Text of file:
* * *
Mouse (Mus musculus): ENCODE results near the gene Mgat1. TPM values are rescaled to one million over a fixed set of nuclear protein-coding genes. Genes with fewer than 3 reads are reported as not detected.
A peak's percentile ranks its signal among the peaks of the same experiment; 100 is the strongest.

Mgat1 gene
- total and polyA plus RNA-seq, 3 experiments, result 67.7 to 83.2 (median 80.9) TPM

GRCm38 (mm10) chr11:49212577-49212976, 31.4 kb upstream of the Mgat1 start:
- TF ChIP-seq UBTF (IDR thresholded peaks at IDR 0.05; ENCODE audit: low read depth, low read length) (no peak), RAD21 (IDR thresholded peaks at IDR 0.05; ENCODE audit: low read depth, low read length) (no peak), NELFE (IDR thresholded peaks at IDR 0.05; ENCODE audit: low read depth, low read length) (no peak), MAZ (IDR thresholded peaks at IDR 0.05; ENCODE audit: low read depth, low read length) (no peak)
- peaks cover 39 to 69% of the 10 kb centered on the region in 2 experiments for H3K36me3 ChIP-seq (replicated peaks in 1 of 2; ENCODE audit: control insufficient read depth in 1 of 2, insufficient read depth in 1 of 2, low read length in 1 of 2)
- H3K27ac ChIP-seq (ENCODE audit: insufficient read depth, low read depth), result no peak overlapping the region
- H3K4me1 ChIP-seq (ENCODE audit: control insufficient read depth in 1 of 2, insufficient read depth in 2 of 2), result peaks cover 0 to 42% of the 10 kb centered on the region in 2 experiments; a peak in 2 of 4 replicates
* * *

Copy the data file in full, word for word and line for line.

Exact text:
Mouse (Mus musculus): ENCODE results near the gene Mgat1. TPM values are rescaled to one million over a fixed set of nuclear protein-coding genes. Genes with fewer than 3 reads are reported as not detected.
A peak's percentile ranks its signal among the peaks of the same experiment; 100 is the strongest.

Mgat1 gene
- total and polyA plus RNA-seq, 3 experiments, result 67.7 to 83.2 (median 80.9) TPM

GRCm38 (mm10) chr11:49212577-49212976, 31.4 kb upstream of the Mgat1 start:
- TF ChIP-seq UBTF (IDR thresholded peaks at IDR 0.05; ENCODE audit: low read depth, low read length) (no peak), RAD21 (IDR thresholded peaks at IDR 0.05; ENCODE audit: low read depth, low read length) (no peak), NELFE (IDR thresholded peaks at IDR 0.05; ENCODE audit: low read depth, low read length) (no peak), MAZ (IDR thresholded peaks at IDR 0.05; ENCODE audit: low read depth, low read length) (no peak)
- peaks cover 39 to 69% of the 10 kb centered on the region in 2 experiments for H3K36me3 ChIP-seq (replicated peaks in 1 of 2; ENCODE audit: control insufficient read depth in 1 of 2, insufficient read depth in 1 of 2, low read length in 1 of 2)
- H3K27ac ChIP-seq (ENCODE audit: insufficient read depth, low read depth), result no peak overlapping the region
- H3K4me1 ChIP-seq (ENCODE audit: control insufficient read depth in 1 of 2, insufficient read depth in 2 of 2), result peaks cover 0 to 42% of the 10 kb centered on the region in 2 experiments; a peak in 2 of 4 replicates